Rodrigo Díaz de Vivar is one of the best known characters of the Spanish Middle Ages. Evidence of the passage of El Cid through the Maestrazgo region can be found in the place name of La Iglesuela del Cid and in many places in the town: Cuevas del Cid, Ermita de la Virgen del Cid (Chapel of the Virgin of El Cid)., Salto del Cid, Peña del Cid, Muela del Cid, etc.
In Fortanete are preserved the remains of the so-called “Castillo del Cid” (see hiking route). This castle from the Muslim period could have been used by the troops of the Cid Campeador due to its strategic position, dominating the valley of Mercadales from the top.
The path of El Cid
The Road to El Cid is a cultural tourist itinerary that crosses Spain from northwest to southeast and follows in the literary and historical footsteps of Rodrigo Díaz de Vivar, the Cid Campeador, the famous medieval knight of the 11th century.
The main travel guide of this itinerary is the Cantar de mío Cid, the great medieval Hispanic epic poem that narrates the adventures of the Campeador, written in the late twelfth or early thirteenth century. The places, sites and castles that appear in the Cantar de mío Cid form the backbone of this itinerary.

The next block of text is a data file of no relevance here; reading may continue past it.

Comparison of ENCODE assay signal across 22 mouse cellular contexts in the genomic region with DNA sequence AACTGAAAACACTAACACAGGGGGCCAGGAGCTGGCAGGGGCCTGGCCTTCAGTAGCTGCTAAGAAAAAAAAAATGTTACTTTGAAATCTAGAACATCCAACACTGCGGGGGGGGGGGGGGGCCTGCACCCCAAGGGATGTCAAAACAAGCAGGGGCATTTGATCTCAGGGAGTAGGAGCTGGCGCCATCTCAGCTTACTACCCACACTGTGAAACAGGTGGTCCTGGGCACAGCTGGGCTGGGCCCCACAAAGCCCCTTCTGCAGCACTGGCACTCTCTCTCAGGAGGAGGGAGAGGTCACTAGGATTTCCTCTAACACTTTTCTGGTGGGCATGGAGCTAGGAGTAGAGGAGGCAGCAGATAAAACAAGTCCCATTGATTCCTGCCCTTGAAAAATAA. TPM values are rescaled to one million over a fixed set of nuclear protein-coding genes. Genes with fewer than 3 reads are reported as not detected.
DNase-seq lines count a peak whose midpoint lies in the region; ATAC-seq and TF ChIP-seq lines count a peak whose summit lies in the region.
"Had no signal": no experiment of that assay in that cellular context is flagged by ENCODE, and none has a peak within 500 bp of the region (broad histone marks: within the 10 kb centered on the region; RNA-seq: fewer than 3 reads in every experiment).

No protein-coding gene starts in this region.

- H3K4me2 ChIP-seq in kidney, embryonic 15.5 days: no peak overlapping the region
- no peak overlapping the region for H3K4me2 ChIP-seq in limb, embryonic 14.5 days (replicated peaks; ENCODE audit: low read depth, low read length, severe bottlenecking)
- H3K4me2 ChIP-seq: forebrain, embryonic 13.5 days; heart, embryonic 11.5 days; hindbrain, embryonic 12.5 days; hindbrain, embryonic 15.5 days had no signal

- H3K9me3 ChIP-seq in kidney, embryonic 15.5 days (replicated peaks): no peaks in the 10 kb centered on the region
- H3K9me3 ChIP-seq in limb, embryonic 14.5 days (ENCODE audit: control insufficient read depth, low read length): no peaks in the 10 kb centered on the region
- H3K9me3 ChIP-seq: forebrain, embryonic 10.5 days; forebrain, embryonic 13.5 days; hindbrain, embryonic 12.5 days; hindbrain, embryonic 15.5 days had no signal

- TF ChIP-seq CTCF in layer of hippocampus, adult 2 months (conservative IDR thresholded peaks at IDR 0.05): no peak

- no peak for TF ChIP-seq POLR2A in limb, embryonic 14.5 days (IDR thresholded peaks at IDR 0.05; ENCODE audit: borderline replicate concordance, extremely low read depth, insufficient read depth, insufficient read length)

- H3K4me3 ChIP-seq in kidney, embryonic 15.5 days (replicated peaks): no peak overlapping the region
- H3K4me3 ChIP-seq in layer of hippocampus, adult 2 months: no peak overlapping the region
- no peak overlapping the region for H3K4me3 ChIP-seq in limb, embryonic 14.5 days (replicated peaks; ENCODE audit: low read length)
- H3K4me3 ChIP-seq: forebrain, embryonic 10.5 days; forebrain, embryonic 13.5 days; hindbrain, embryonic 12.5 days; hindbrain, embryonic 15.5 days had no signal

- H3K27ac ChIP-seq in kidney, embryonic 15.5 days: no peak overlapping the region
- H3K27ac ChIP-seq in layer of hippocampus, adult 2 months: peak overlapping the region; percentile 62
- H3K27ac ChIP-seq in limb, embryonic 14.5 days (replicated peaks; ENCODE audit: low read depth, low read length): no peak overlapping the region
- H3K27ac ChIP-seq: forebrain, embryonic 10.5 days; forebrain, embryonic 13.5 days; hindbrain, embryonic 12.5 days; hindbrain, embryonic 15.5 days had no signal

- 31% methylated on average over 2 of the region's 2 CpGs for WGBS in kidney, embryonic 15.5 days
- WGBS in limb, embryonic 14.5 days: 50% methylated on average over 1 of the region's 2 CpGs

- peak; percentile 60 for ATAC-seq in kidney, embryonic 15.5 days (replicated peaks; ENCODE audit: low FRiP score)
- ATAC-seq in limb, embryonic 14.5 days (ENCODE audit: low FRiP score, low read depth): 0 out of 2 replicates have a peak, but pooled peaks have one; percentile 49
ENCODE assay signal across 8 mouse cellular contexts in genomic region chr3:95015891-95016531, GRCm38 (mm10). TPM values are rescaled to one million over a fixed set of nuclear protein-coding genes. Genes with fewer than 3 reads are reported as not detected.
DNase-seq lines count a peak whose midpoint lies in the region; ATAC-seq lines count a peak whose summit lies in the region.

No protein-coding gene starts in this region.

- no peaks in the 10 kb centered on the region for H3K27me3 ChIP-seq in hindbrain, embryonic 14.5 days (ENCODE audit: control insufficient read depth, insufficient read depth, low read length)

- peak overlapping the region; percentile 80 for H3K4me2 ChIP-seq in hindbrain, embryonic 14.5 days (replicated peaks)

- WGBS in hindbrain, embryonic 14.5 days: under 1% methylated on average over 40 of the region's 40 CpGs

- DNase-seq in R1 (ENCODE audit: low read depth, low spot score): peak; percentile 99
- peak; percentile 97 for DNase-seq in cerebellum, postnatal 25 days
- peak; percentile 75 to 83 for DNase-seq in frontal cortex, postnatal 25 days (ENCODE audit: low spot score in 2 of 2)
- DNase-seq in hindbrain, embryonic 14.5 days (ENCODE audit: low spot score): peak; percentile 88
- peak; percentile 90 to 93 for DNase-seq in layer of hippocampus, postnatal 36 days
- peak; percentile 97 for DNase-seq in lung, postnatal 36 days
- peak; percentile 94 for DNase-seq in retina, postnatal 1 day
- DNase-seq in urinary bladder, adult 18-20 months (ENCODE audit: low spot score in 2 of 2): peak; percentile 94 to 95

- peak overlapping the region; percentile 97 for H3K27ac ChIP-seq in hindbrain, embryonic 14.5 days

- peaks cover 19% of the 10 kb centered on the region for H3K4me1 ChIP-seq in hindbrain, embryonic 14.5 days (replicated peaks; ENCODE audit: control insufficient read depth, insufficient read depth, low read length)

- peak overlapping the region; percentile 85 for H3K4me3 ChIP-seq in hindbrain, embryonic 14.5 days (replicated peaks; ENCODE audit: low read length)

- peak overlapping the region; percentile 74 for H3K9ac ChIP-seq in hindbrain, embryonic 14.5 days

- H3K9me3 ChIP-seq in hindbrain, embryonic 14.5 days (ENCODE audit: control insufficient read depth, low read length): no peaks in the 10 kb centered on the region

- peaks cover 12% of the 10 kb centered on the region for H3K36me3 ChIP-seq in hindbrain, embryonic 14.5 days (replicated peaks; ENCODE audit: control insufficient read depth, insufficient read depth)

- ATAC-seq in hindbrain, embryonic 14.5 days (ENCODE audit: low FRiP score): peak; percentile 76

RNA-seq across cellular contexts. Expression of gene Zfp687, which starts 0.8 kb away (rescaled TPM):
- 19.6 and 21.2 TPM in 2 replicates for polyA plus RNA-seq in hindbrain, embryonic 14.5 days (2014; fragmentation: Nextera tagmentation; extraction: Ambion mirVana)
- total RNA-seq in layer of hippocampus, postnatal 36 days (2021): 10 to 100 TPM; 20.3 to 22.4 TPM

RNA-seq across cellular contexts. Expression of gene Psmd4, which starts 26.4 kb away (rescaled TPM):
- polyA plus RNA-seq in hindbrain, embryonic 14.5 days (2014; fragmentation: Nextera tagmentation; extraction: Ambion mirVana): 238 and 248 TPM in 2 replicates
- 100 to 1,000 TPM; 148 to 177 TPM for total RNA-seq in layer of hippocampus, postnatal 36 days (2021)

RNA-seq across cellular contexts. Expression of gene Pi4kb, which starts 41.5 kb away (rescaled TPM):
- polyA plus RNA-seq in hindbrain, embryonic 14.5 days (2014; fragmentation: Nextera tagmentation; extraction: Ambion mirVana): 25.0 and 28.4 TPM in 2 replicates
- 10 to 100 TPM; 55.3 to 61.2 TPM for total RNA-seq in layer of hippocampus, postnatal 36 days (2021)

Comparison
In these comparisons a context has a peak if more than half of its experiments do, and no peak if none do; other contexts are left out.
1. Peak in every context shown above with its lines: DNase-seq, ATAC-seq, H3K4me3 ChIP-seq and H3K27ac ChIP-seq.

It also covers some places that do not appear in the Cantar but are linked to the historical figure of the Cid. Overall, this is an essentially rural route where tranquility and direct contact with the land are assured.
Due to its length (about 1,400 kilometers of trails and 2,000 kilometers of roads), it is divided into themed routes of approximately 50 to 300 km linked together, so you can fit the trip into your vacation days.
La Iglesuela del Cid, Cantavieja and Mirambel are part, within this route, of the Ring of Morella.